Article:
The show is entitled ‘Thanks Pandemic’. The exhibition consists of 25 silver gelatine prints printed in my darkroom. It is on display at the Hunt Club Community Arts Centre, 775 Ballarat Road, Deer Park, VIC 3023, from the 7th of October until the 8th of December. An opening celebration will occur on Friday the 7th of October from 6:30 to 8:00pm.
Today was the beginning of the term break for me as I only work 3 days a week now. I managed to procrastinate online all morning. I fitted in some quality time in my darkroom after lunch though. I have a solo exhibition application in the works. So if I’m accepted into the space I want to have plenty of time to make the best quality prints I can. The negatives span more than 30 years of shooting film and are mostly images that I have liked for and of themselves. But may not have fitted in with other series and bodies of work I exhibited in the past.
It’s a bit weird working with such old negatives. I started in my first year of University with a Mamiya medium format TLR camera. I used Microdol-X as my developer in those days. I now use a Hasselblad as my main medium format camera. Recently switched to Xtol too, a commercial developer also by Kodak. Prior to switching I had used a home made developer called D25. I’m still using the same film though, Kodak T-max 400.
Papers too, have changed radically since 1989 when I was at University. Now most papers are multi-contrast as opposed to graded. This is actually a good thing as I feel I can eke more out of a negative using the 2 extreme filters, 00 and 5. A technique called ‘split filter printing’.
I hope then to better match my expectations of an image using the split filter printing system, and a variety of home made paper developers. Compared to my University days, when a neg may have been put aside due to it not being able to printed well on a single grade of paper.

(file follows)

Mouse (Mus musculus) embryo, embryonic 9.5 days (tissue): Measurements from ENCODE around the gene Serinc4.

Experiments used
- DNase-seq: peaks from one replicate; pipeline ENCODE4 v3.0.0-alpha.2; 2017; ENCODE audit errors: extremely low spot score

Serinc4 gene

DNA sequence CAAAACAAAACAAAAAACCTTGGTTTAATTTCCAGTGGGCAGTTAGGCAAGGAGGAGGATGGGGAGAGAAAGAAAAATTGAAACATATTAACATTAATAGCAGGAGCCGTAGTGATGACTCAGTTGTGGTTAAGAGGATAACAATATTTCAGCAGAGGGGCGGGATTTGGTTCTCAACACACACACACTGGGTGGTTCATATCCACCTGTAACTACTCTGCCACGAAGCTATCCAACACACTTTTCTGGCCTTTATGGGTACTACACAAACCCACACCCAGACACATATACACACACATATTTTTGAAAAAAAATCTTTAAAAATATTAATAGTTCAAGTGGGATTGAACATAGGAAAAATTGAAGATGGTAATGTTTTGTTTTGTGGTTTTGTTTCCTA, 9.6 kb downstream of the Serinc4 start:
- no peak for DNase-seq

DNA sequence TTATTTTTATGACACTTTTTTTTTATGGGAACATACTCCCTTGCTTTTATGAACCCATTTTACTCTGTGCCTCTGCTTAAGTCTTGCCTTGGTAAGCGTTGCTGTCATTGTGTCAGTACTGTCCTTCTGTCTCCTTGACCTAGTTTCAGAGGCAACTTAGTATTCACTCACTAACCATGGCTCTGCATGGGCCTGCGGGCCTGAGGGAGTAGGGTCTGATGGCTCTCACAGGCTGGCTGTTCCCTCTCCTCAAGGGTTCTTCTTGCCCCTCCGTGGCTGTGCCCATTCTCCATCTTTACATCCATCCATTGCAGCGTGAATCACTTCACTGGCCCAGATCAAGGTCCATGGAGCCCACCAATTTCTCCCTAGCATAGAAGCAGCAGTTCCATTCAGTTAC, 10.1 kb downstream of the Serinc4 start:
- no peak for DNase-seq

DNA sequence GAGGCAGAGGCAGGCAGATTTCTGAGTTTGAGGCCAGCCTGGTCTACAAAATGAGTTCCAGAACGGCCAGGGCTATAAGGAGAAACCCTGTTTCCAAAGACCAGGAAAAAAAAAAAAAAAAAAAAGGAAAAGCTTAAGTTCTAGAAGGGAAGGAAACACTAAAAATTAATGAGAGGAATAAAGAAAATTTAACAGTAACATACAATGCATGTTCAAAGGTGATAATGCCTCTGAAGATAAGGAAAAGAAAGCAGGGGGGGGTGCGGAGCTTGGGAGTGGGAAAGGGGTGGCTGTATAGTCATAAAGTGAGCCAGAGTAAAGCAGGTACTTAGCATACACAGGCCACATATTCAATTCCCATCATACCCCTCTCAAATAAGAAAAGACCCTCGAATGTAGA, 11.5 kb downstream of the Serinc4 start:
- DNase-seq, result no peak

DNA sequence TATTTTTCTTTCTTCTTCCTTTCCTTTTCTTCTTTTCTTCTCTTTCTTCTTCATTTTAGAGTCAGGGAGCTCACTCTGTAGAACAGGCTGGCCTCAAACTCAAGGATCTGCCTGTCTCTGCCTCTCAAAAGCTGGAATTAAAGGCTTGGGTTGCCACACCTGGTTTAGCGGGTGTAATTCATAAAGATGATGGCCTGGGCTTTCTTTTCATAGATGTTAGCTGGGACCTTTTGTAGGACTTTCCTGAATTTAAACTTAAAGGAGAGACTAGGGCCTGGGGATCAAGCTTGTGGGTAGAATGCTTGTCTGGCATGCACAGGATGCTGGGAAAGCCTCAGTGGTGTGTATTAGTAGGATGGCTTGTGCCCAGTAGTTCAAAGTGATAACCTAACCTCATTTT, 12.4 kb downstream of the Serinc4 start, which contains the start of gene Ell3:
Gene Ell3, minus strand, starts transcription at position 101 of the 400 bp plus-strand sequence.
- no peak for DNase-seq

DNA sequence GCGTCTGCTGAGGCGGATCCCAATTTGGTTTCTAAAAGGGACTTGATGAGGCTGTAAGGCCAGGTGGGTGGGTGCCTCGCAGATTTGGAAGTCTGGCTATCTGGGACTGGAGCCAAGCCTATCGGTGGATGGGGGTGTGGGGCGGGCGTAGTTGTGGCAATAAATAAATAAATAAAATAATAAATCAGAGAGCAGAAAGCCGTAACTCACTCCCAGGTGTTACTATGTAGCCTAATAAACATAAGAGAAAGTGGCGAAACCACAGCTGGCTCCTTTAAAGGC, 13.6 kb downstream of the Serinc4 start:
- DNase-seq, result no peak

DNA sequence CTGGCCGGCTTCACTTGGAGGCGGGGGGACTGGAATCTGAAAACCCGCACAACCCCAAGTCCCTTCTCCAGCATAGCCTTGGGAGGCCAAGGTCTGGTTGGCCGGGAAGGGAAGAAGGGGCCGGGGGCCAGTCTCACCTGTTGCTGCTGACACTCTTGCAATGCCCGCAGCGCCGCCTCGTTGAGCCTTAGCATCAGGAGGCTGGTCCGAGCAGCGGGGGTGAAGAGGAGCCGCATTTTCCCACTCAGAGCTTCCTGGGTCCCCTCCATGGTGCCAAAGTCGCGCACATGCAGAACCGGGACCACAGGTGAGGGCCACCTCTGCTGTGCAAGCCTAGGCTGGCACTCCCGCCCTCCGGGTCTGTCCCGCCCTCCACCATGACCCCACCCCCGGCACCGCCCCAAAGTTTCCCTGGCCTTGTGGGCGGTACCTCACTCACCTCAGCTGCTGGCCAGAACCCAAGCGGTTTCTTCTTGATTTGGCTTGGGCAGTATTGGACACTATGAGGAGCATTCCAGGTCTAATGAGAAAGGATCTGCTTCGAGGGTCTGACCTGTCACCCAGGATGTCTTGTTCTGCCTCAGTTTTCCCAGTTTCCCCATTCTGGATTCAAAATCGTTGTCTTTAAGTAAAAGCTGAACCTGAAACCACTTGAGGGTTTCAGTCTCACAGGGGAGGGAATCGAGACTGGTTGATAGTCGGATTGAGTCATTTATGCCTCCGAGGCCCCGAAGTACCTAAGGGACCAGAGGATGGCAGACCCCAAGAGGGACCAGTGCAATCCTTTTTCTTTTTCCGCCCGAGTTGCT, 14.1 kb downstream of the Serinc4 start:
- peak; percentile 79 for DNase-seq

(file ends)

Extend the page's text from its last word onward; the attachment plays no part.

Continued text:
The differences between cameras and eras seems noticeable. The developer not so much. I switched film developers mainly for environmental reasons but technique also played a part in that decision too. I touched base with an old teacher a couple of summers back and he suggested the change.
The weird part is as I’m not really working to a fixed time frame, I have all the time in the world to muck around as I make each print. Some are just “falling” out of the enlarger, others are requiring many test strips and prints. I plan on exhibiting about 14 to 18 prints. Pinned directly to the walls of the gallery.
I am involved in yet another online exhibition. This time with the Friends of Photography Group. This is their 3rd exhibition asking ‘members’ to submit an image made or printed during the Covid restrictions. I submitted a print I made on Ilford Multigrade Fibre Based paper, scanned. I made 2 versions and toned one in sepia and the other in selenium, this is the sepia version.
Here is my ‘statement’ for the image.
Back in 1989, I listened to one of my lecturers talk about his relationship to the landscape and in particular She Oak trees. That notion has stayed with me ever since. This print is a result of this exchange. I continue to photograph these trees as I encounter them. Given that many councils are regenerating their open spaces the significance of these trees is important.